–Slowly add your cream, constantly stirring.
–Add bourbon and salt.
–Set the pan back on the turned-off burner and stir ingredients together for another minute or so.
–Transfer to a jar and let cool. Keep it in your fridge until you’re ready for it.

Cake/frosting ingredients:

(instructions are for a two-layer cake. I set out to make a four layer, so I doubled everything below…and then one of my layers bit the dust. So three it is. Three it is.)

For a two-layer cake:

–1-1/2 cups white sugar
–12 tablespoons softened butter
–3 eggs
–3 teaspoons vanilla extract
–2-1/4 cups all-purpose flour
–2-1/2 teaspoons baking powder
–1 teaspoon salt
–1-1/4 cups whole milk
–1 cup of Caramel Bourbon Sauce, cooled
–2 sticks softened unsalted butter
–4 cups powdered sugar
–2 tablespoons whole milk if your frosting is too dry

To make the cake:

–Preheat oven to 350 degrees F. Grease two (or four, whatevs) 8×8 round baking pans. Set aside.
–In a medium bowl, cream together the butter and the sugar. Beat the eggs in, one at a time, and then keep beating on high speed for approximately 3 minutes, or until the mixture is fluffy and pale in color. Add the vanilla and stir.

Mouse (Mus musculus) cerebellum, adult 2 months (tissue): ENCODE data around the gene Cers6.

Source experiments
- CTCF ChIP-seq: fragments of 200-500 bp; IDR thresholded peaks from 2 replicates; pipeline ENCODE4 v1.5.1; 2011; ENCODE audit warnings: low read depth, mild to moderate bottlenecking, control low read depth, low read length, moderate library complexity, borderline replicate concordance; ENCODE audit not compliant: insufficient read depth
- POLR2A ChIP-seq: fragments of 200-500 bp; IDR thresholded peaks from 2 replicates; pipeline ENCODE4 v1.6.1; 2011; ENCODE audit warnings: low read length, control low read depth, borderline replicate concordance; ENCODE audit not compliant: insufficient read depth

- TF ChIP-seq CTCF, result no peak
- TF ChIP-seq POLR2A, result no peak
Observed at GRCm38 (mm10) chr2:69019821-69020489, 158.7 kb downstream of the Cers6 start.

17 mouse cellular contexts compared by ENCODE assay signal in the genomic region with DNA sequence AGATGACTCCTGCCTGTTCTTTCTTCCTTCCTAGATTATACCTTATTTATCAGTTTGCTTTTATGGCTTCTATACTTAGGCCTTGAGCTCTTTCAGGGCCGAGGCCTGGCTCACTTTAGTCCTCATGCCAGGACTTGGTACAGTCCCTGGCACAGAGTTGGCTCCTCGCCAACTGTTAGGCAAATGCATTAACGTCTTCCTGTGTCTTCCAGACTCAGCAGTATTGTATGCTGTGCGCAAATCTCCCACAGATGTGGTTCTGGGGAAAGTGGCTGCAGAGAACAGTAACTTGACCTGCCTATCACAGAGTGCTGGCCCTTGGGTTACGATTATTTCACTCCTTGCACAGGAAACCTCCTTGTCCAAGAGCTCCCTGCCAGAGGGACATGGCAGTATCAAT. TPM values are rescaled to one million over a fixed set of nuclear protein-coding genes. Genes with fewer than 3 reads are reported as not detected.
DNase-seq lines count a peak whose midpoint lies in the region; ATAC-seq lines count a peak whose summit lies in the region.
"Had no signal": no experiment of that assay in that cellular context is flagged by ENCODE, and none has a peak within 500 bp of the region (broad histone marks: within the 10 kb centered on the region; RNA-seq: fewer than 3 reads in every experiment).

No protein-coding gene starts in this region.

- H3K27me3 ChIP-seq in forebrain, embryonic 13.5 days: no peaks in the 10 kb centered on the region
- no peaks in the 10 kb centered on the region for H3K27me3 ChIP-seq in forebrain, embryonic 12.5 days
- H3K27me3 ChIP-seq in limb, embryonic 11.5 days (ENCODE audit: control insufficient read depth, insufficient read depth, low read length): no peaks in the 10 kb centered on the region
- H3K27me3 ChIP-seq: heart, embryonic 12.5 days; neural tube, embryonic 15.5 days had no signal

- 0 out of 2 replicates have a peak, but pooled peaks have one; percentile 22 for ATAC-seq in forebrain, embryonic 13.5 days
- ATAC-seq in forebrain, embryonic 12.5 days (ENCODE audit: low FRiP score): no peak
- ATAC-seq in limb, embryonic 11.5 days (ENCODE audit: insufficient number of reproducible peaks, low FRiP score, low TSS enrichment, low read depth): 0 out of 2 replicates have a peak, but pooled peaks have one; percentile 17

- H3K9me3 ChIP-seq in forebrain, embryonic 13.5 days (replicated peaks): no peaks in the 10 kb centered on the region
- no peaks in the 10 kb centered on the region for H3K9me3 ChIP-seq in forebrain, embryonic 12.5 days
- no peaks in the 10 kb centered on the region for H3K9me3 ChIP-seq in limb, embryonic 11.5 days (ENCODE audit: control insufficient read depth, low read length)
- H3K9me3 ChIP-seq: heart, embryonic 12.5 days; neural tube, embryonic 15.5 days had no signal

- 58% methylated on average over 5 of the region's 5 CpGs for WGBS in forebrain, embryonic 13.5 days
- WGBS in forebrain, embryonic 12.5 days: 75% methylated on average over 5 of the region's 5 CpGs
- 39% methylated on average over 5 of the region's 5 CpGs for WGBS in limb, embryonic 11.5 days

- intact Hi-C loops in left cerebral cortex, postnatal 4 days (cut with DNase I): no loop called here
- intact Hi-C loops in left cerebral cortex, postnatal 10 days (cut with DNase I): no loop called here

–Combine the flour, baking powder, and salt together.
–Add the flour mixture to the butter mixture in three batches, alternating with the milk, starting and ending with the flour mixture. Try not to take out your pent-up aggressions on the batter by over-beating it. It did nothing to you.
–Pour the batter into the prepared pans evenly, smoothing the tops with the back of a spoon.
–Bake for 30 to 40 minutes or until a toothpick inserted in the center comes out clean. Let the cake cool in the pans for 5-10 minutes and then transfer to a cooling rack.

To make the frosting:

–Cream the butter until smooth and fluffy. Add the powdered sugar a cup at a time and beat until well-combined. Add 1/3 cup of the Caramel Bourbon Sauce and beat until smooth and fluffy. Add 1-2 tablespoons of whole milk if your frosting seems a bit dry (mine did not).

Farmhouse38 for GMS | Caramel Bourbon Cake

Assembling the cake:

It all comes down to this. Take a deep breath.